CTC’s all-male panel hurts all cyclists

Dave Hill asked in the Guardian today Why are all cyclists so white male and middle class?. Although the article is London-centric, it’s true across the UK; you’re more likely to cycle regularly if you tick those three boxes. Of the 29 people at the Walk, Cycle, Vote ride in Glasgow yesterday, only six were women and everyone was white.

Given this, it was exceptionally disappointing when CTC (“the national cycling charity”) proudly announced last month that the eight speakers they had booked for their annual conference were all men.

The list has since been amended to add two women, but I struggle to understand why they’ll still be outnumbered by four-to-one. It’s not like we’re short of excellent female cycling campaigners; run off a list of the top cycling advocates in Scotland and three of the first four that come to mind are women.

The Women’s Cycling Forum had no men at all speaking at their last gathering, and from all reports didn’t suffer from an absence of quality.

I’m not going to speculate how CTC ended up in such a sorry state, but (as far as I’ve seen) there’s been no acknowledgement that this bias is wrong. Contrast this to Living Streets, who at least owned up after making a similar mistake:

Half the population is better placed than me to explain why male-heavy panels are damaging (although we all have an obligation to do something about it), but it’s important to add that this kind of lazy, institutional bias doesn’t just hurt the women around us.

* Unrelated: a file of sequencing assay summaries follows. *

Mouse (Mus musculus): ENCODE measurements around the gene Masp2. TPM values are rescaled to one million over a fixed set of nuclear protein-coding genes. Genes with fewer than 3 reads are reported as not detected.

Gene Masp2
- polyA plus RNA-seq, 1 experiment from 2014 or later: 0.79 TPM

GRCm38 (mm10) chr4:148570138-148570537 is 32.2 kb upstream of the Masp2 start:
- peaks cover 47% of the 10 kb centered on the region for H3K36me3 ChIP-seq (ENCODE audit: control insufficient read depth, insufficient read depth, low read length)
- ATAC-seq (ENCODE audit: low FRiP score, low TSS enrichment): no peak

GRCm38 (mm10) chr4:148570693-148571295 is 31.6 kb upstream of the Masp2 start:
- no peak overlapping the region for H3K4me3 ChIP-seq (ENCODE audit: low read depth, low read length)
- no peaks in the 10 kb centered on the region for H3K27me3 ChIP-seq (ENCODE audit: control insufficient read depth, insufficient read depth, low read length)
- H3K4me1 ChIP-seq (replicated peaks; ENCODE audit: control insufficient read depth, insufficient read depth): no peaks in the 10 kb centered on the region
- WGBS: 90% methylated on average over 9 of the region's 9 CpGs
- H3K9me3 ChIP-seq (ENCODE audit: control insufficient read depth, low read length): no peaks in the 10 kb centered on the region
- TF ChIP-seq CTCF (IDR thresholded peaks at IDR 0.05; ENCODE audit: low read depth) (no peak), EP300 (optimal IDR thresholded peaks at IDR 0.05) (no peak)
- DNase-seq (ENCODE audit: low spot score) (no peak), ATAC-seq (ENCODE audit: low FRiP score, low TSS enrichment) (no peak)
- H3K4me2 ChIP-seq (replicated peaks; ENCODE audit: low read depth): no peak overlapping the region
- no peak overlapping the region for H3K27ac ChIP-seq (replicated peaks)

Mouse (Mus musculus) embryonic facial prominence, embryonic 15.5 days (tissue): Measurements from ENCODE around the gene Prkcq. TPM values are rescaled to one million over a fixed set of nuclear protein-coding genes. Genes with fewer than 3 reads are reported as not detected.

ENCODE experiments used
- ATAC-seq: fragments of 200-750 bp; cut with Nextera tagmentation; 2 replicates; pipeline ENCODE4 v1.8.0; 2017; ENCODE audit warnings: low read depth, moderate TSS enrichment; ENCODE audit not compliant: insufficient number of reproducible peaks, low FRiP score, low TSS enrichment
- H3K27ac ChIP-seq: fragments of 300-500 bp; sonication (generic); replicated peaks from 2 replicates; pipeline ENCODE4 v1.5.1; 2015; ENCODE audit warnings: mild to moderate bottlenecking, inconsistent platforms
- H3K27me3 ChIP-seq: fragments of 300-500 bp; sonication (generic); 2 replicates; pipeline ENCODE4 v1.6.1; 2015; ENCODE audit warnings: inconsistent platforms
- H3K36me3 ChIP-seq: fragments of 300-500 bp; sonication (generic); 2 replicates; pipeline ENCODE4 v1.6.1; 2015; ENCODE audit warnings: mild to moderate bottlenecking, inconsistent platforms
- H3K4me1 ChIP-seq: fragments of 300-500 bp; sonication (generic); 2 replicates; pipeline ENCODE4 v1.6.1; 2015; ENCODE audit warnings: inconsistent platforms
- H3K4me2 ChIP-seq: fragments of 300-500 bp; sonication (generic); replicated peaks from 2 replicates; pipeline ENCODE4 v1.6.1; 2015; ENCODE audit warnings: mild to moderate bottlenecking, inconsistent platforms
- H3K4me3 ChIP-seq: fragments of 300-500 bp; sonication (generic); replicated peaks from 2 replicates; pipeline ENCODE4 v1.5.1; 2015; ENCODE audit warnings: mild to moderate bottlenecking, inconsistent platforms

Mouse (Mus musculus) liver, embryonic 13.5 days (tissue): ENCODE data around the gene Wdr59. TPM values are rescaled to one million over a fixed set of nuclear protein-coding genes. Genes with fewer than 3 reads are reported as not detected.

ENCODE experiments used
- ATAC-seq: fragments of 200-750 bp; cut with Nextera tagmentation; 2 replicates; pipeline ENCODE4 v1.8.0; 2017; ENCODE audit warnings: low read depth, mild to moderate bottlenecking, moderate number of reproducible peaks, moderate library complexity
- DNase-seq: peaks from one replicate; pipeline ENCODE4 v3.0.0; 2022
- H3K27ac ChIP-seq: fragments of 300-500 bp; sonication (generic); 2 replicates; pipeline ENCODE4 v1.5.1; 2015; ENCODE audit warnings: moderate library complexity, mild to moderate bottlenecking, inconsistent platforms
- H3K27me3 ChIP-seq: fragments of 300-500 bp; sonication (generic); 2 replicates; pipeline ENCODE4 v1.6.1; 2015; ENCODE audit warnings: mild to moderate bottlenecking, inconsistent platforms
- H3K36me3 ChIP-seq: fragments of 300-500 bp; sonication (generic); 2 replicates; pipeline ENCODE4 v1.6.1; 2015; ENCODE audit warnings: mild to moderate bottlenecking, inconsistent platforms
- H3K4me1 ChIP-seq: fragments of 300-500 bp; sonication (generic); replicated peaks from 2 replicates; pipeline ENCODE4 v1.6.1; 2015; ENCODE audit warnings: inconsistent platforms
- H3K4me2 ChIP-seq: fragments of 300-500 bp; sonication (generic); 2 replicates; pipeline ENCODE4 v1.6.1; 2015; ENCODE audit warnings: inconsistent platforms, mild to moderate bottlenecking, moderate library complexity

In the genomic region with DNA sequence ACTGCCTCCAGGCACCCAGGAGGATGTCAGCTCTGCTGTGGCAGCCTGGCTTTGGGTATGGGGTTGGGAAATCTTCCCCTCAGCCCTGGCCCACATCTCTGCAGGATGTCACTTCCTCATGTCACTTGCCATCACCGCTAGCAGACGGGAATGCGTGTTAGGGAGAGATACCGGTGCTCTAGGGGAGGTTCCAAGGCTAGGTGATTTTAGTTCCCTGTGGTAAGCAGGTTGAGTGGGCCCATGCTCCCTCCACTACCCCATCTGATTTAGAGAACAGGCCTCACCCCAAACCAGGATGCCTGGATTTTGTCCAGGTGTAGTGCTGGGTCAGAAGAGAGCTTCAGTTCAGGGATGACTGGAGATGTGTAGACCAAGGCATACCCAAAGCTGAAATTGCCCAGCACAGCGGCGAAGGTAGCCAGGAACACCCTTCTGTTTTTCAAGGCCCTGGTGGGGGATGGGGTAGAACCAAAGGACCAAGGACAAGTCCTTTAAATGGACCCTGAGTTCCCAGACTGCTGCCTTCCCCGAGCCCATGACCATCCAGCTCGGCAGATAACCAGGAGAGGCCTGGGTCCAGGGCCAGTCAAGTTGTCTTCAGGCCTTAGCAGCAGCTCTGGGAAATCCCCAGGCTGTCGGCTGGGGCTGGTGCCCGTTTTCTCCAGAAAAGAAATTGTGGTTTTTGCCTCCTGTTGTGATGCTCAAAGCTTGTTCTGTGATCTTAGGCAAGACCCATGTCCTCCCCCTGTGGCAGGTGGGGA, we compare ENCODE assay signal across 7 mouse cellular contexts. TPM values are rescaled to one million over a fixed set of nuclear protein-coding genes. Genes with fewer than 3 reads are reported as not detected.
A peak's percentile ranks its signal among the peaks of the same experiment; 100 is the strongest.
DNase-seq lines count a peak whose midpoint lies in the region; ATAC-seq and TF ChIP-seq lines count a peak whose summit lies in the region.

In the UK at the moment, active transport comes near the bottom of the heap when it comes to hard cash and political interest. If we let cycling appear only relevant to that most favoured member of society—the white, middle-class, middle-aged male—it will justifiably lose out on cash against projects that clearly benefit all.

CTC has let down all its members by capitulating on this battle, and if it doesn’t sort out its problems and stop hiding behind excuses, it doesn’t deserve our support.


PS: Photo at the top from Suzanne Forup’s Twitter feed, showing attendees at the last Women’s Cycle Forum.

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